US 20040256885 A1
A wing mechanism for the utilization of aerodynamic downward forces to a vehicle with adjustability in height and angle. The wing mechanism comprises of a four bar linkage system whereby motion is transmitted from an interiorly mounted electric motor to a worm gear transferring unit, thusly raising and lowering the linkage system of the wing mechanism. Angular adjustment of the wing member comprises of linear actuators which creates pivotal movement of the wing member indirectly to the vertical movement of the linkage system.
1. An electronically adjustable wing mechanism for the creation of aerodynamic downward force on a motor vehicle with height and angle adjustments, the wing mechanism comprising;
a wing assembly which mounts on the exterior portion of any motor vehicle, the wing mechanism base and upper linkage supports are attached to pairs of linkages which forms a four-bar mechanism;
an interiorly mounted electric motor actuator transmits rotational motion to a worm gear box assembly mounted on the wing mechanism base whereby motion is transferred through a drive shaft directly attached into a pair of linkages;
a wing member and wing mounting brackets are attached to the upper linkage supports through holes and creates pivotal angle adjustments.
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 This application claims the benefit of U.S. Provisional Patent Application Ser. No. 60/452,973, filed on Mar. 10, 2003.
 1. Field of the Invention
 Embodiments of the present invention pertain to air spoilers, wing mechanism and airfoils for a motor vehicle and more specifically to spoiler mechanism that can be electronically adjusted by the user via wired or wireless controls.
 2. Related technology
 Previous designs for air foils, rear spoilers, and wing mechanism are generally comprised of two types; fixed mounted on top of the vehicles' rear section and integrated body panels that are extended from the vehicle to act as spoilers. Both types are used for the basis of enhancing the drivability of motor vehicles at various speeds and track conditions. The first type, which is typically fixed mounted in terms height and angle and can only be manually adjusted when the vehicle is stop. This type is limited in the fact that adjustment for optimal performance at certain speeds and driving conditions are not possible instantaneously either by driver or a programmed computer unit. However, the one advantageous benefit of this type is that it can be mounted or adapted to all vehicles relatively easily.
 Alternatively, the wing mechanism that is an integrated body panel of a specific vehicle is usually designed for mechanized outward extension from the vehicles body to act as an airfoil at certain speeds or on the users command. Though beneficial in the sense of on-the-fly adjustment is possible, this art lacks the mounting adaptability for applications of various types of vehicle body styles. Accordingly, there remains a need for an art that has the flexible mounting conditions of type one and the electronic on-the-fly adjustability of type two described above.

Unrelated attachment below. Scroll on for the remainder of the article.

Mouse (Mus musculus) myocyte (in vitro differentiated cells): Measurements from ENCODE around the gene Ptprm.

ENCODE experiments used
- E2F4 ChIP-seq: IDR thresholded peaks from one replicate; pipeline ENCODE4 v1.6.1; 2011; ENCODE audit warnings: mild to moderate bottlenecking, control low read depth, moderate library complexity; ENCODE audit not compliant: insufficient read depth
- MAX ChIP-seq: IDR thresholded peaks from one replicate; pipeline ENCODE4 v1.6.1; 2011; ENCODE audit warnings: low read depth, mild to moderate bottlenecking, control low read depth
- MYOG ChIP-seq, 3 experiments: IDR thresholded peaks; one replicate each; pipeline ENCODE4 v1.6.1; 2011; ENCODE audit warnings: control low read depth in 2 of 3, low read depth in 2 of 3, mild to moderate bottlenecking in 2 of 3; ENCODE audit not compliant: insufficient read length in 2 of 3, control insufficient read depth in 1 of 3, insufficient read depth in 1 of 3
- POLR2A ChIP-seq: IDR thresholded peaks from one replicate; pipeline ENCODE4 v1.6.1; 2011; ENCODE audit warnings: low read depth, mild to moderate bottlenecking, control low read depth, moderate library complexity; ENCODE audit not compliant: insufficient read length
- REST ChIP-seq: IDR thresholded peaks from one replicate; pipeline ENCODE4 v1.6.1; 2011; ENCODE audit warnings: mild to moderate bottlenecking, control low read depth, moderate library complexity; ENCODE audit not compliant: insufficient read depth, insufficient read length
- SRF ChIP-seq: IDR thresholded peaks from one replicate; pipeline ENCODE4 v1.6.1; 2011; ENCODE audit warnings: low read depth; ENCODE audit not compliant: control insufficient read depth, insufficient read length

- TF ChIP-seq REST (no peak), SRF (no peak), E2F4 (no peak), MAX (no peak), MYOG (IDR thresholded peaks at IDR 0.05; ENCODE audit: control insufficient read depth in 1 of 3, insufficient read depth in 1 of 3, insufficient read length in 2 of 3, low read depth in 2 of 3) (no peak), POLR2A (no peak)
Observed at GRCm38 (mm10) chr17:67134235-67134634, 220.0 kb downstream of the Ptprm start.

In accordance with the embodiments of the invention, a wing mechanism is provided for universal mounting on any vehicle and selective adjustability in height and angle during vehicle travel for optimal downward force on a vehicle. The wing mechanism includes a base whereby pivot able legs are attached with an upper wing coupling and forms a four-bar mechanism which is rotatable and parallel. The base structure also comprises of a mounted gearbox whereby a worm and worm gear transmit and reduces the circular motion of the motor into a transaxle motion. Furthermore, a motor mounted below the vehicles' interior is coupled to the gearbox through a main axle shaft and in which motion is transferred through the gearbox and onto the legs of the four-bar mechanism by way of the transaxle drive shaft. A left and right pair of legs is preferred to create a stable structure whereby the wing is mounted to the upper wing couplings. Between the left and right leg pairs can be cross members that are fixed for rigidity.
 In accordance with other aspects of the present invention, the design of the upper wing coupling are as such that the various types of wings and wing mounts can be easily attached and that the angle adjustment of the wing can be made either manually or through an actuator. The above described art, features and advantages will be more apparent in the detailed description and accompanied drawings.
FIG. 1 shows a perspective view of the present invention mounted on the rear section of a vehicle in accordance with a preferred embodiment;
FIG. 2 shows a perspective view of the present invention unmounted with motor actuator in accordance with a preferred embodiment; and
FIG. 3 shows an exploded perspective view of the present invention in accordance with preferred embodiment; and
FIG. 4 shows a side view of the present invention in its lowered state in accordance with the preferred embodiment; and
FIG. 5 shows a side view of the present invention in its raised state in accordance with the preferred embodiment.